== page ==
Compared to other existing strategies for the therapy of genetic or acquired diseases, CRISPRa-based approaches offer several important advantages: (i) They are independent of target gene size and can be used in multiplexing experiments to activate different genes simultaneously. (ii) They induce little to no off-target effects in vivo18,19,20. This is partly because potential off-target sequences, in addition to matching the target sequence, must also be part of a promoter or enhancer region. (iii) They can be used for simultaneous activation and knockdown of different genes in target cells. This requires the catalytically active Cas enzyme and the use of sgRNAs with spacer sequences of different lengths. For spacers less than 16 bp in length, Cas loses its catalytic activity, but the CRISPRa module is still capable of gene activation6,37. Such an approach can be used, for example, to treat gain-of-function mutations that require simultaneous knockout of the mutant allele in addition to gene supplementation. (iv) In contrast to CRISPR/Cas modules which rely on the endonuclease activity, CRISPRa generally do not induce permanent changes in the genome. While permanent modification of the target locus is the desired effect in some diseases (e.g., to accomplish efficient gene knockdown), this can also become a problem if such modifications cause undesirable effects (e.g., large deletions) or occur at undesirable locations in the genome38,39,40,41,42.

As context for where this technology may go, consider the response to the question where CRISPR gene editing will be in ten years from the executive director of the Jennifer Doudna-founded Innovative Genomics Institute:

I think we will see much more epigenetic editing, using CRISPRa to activate genes and CRISPRoff to turn off genes. I believe that this will be the key that unlocks cures to common and complex diseases such as cancer and neurodegenerative diseases. Wouldn’t it be great if we could go into an individual’s genome and systemically control gene expression, rather than clipping genes and permanently turning off their expression? We may not fully realize this in 10 years, but I think we will be in a very different place with epigenetic editing in five to 10 years than where we are today.

Finally, remember that for even more impermanent gene editing without any risk of genomic mutations or mutagenesis, one can modulate the transcriptome via CRISPR-based mRNA editing.

All told, half a century after the work towards gene therapies began and three decades after the first clinical studies, the drug class has finally advanced to the point of being systematically rolled out. The FDA has approved 13 therapies, five of those in the last two years. Moreover, the FDA has repeatedly expressed its bullishness on the drug class and its intent on helping safe and effective drugs pass through trials quickly. For instance, the head of the FDA’s Center for Biologics Evaluations and Research said that if the FDA only approves two or three per year going forward, "that’s a failure. Success would be if not exponential, at least some logarithmic progression towards more and more gene therapies being approved.” To get there, the CBER has a four-point plant: improve manufacturing through new research, clarify the use of the accelerated approval pathway for gene therapies, coordinate regulatory decisions with other regulators and launch an Operation Warp Speed for rare diseases. To date, FDA has approved over 300 accelerated approval applications.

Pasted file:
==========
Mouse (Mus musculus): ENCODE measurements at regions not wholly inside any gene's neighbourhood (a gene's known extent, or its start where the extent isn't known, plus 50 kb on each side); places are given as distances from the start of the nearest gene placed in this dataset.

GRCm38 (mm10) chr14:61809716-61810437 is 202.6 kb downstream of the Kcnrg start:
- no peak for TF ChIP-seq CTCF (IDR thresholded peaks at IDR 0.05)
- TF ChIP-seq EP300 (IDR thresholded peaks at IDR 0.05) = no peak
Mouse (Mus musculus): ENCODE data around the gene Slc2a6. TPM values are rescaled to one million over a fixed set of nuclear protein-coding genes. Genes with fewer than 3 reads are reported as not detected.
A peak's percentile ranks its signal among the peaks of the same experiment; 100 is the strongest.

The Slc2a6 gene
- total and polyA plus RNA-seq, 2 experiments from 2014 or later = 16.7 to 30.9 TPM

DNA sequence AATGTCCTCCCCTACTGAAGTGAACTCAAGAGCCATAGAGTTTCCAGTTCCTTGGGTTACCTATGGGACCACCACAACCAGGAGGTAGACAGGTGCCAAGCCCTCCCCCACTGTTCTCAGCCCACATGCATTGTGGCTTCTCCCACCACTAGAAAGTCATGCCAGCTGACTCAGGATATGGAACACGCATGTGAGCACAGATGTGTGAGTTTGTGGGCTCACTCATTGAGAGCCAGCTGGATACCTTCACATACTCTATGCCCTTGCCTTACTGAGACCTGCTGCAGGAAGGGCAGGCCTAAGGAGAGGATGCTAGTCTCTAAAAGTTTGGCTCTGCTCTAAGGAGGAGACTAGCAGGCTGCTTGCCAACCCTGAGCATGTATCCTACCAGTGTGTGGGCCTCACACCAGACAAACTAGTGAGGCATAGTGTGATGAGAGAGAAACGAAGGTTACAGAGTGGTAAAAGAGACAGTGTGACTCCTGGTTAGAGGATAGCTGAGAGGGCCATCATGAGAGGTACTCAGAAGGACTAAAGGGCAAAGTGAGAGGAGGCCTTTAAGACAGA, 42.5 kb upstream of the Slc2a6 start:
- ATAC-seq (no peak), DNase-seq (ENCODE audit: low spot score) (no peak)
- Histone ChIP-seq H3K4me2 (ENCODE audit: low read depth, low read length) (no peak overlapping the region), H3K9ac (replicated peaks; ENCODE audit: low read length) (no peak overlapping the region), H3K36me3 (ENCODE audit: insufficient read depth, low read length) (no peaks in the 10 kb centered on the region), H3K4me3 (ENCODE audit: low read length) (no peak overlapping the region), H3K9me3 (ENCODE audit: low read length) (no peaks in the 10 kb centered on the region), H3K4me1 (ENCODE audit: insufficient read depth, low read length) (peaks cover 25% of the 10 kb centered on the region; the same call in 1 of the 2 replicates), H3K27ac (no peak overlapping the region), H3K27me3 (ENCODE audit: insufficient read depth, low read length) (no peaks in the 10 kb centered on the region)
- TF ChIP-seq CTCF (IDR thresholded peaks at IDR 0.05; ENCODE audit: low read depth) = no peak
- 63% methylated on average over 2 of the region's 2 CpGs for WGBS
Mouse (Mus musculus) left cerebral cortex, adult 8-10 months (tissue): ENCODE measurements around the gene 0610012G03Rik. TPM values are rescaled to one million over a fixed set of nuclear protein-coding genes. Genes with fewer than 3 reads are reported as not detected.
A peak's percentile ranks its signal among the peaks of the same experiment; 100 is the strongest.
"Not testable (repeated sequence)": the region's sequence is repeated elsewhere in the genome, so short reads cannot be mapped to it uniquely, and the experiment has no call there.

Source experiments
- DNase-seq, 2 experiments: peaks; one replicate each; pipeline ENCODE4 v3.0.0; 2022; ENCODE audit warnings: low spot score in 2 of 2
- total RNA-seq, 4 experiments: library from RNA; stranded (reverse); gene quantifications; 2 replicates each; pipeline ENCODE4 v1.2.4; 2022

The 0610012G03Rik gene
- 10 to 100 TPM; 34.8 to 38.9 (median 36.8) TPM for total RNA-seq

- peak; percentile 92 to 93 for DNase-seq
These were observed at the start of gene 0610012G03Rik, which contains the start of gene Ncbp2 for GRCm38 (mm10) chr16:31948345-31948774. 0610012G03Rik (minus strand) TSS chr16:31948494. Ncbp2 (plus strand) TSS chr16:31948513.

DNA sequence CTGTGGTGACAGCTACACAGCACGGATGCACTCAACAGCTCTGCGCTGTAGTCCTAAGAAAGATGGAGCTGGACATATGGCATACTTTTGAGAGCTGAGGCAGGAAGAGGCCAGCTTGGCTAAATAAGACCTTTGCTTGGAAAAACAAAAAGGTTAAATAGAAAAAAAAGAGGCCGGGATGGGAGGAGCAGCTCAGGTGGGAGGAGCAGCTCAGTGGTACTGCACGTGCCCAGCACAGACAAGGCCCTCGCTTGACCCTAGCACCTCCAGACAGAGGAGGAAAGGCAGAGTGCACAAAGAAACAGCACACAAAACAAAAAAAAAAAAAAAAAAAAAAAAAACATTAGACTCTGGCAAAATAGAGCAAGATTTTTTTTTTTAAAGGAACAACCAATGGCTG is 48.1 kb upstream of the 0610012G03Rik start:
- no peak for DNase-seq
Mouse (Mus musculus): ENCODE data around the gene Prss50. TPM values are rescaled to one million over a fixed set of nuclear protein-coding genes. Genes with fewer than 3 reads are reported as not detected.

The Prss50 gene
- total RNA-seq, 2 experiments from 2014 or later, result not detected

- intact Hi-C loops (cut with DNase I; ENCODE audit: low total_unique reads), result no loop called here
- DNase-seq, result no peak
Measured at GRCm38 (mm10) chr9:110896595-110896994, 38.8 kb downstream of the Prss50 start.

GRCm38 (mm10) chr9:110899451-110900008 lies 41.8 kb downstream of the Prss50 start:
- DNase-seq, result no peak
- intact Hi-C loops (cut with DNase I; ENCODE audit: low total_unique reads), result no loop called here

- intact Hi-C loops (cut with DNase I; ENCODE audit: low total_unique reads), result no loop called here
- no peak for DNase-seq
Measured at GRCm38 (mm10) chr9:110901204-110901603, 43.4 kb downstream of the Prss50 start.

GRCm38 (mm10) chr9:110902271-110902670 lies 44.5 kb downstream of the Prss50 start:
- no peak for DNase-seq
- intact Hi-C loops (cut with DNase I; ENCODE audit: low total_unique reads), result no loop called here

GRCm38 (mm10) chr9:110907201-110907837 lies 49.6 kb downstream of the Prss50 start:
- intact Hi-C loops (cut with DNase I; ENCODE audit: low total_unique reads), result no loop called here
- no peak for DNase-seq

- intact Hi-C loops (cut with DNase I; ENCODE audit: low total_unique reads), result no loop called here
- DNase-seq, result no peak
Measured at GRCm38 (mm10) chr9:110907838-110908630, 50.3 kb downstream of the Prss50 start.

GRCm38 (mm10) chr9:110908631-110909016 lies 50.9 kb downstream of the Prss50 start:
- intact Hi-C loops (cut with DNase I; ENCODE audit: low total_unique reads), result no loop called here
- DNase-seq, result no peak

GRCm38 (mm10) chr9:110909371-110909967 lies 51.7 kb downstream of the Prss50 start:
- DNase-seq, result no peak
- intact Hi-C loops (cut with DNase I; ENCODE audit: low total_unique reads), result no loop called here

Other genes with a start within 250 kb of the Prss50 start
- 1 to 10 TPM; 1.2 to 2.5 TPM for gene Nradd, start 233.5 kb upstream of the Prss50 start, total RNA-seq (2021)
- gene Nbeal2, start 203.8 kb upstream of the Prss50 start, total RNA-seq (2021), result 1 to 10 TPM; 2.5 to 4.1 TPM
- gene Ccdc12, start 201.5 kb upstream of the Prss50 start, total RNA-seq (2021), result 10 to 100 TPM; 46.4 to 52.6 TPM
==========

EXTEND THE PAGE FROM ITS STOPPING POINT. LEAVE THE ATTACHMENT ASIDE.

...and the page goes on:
Read next section: cell therapies

[1] For more detail on each type, see these reviews1

[2] Molecules enter the cell through endocytosis and fusion. Cells have evolved specific machinery to ingest materials from their environment and release some of their inner contents. The ingestion process is called endocytosis. Some cells constantly eat things in their environment—macrophages eat 25% of their own volume of fluid every hour. While this rate is extreme, all cells are continually taking small sips of their environment by pulling in small portions of their own membrane.

Despite this ingestion, cells maintain a constant volume and membrane size because they continually release materials via exocytosis. Cells internally form membrane-bound payloads that are transported to the cell membrane, where their cargo is either incorporated into the cell surface or secreted into the environment.

Certain nanoplexes and cubosomes have this inherent fusogenic property that enables better cell penetration[2][35][36][37].

[3] ZFNs and TALENs don’t require dual AAV vectors for in vivo expression due to the small size of these proteins1, however, they require new protein designs for each target. Another key advantage of CRISPR-Cas-based systems over ZFNs or TALENs is the ease of multiplexing, i.e., editing multiple genes simultaneously using different sgRNAs8.

[4] See here for a fantastic review of the therapeutic applications of CRISPR and gene editing systems